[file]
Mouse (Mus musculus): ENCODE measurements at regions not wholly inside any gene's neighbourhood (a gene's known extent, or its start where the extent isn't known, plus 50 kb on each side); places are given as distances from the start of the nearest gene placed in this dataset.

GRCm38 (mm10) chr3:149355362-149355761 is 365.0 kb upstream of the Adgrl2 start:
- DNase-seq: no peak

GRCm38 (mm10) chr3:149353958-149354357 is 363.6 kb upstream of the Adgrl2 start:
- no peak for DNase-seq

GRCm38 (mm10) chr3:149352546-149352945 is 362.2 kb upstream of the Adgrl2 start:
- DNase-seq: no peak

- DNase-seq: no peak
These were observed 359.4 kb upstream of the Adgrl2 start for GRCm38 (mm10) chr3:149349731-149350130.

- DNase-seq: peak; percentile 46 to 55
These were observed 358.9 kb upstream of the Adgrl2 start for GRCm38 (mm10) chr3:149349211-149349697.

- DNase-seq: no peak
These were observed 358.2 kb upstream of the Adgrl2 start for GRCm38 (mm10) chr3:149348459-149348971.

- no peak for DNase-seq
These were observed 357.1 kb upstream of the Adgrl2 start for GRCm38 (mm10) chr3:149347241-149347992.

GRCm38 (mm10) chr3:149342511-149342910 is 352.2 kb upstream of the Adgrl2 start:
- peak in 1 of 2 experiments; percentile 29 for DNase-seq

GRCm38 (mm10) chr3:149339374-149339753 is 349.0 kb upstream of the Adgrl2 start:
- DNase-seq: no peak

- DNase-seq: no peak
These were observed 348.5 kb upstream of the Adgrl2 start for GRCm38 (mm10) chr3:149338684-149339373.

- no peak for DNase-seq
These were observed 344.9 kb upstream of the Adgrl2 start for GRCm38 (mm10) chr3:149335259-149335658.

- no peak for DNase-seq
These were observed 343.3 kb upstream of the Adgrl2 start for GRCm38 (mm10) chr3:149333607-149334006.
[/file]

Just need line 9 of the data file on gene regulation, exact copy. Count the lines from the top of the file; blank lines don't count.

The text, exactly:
These were observed 359.4 kb upstream of the Adgrl2 start for GRCm38 (mm10) chr3:149349731-149350130.